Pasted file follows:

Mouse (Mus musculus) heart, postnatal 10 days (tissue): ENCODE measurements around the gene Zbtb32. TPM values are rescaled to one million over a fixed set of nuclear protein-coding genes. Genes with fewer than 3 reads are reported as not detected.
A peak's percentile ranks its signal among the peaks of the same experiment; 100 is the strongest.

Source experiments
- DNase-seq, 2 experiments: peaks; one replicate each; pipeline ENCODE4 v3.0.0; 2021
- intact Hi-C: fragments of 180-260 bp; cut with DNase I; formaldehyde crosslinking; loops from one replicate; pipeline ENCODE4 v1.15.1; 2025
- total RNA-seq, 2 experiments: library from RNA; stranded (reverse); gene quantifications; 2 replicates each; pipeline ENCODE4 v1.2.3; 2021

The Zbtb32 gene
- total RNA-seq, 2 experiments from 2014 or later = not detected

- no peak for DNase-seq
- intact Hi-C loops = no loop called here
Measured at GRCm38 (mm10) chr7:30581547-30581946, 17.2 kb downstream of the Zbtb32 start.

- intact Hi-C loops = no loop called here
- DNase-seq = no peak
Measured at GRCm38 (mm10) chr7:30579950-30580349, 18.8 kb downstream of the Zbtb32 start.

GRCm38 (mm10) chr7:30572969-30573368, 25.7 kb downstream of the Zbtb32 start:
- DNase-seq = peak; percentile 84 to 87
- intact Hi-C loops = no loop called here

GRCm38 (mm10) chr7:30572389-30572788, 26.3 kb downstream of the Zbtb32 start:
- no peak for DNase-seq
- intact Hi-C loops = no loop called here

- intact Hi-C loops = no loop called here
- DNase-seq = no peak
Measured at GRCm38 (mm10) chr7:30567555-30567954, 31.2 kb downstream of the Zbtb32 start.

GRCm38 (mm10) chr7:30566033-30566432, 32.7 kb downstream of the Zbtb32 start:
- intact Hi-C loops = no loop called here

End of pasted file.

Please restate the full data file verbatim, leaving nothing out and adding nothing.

Mouse (Mus musculus) heart, postnatal 10 days (tissue): ENCODE measurements around the gene Zbtb32. TPM values are rescaled to one million over a fixed set of nuclear protein-coding genes. Genes with fewer than 3 reads are reported as not detected.
A peak's percentile ranks its signal among the peaks of the same experiment; 100 is the strongest.

Source experiments
- DNase-seq, 2 experiments: peaks; one replicate each; pipeline ENCODE4 v3.0.0; 2021
- intact Hi-C: fragments of 180-260 bp; cut with DNase I; formaldehyde crosslinking; loops from one replicate; pipeline ENCODE4 v1.15.1; 2025
- total RNA-seq, 2 experiments: library from RNA; stranded (reverse); gene quantifications; 2 replicates each; pipeline ENCODE4 v1.2.3; 2021

The Zbtb32 gene
- total RNA-seq, 2 experiments from 2014 or later = not detected

- no peak for DNase-seq
- intact Hi-C loops = no loop called here
Measured at GRCm38 (mm10) chr7:30581547-30581946, 17.2 kb downstream of the Zbtb32 start.

- intact Hi-C loops = no loop called here
- DNase-seq = no peak
Measured at GRCm38 (mm10) chr7:30579950-30580349, 18.8 kb downstream of the Zbtb32 start.

GRCm38 (mm10) chr7:30572969-30573368, 25.7 kb downstream of the Zbtb32 start:
- DNase-seq = peak; percentile 84 to 87
- intact Hi-C loops = no loop called here

GRCm38 (mm10) chr7:30572389-30572788, 26.3 kb downstream of the Zbtb32 start:
- no peak for DNase-seq
- intact Hi-C loops = no loop called here

- intact Hi-C loops = no loop called here
- DNase-seq = no peak
Measured at GRCm38 (mm10) chr7:30567555-30567954, 31.2 kb downstream of the Zbtb32 start.

GRCm38 (mm10) chr7:30566033-30566432, 32.7 kb downstream of the Zbtb32 start:
- intact Hi-C loops = no loop called here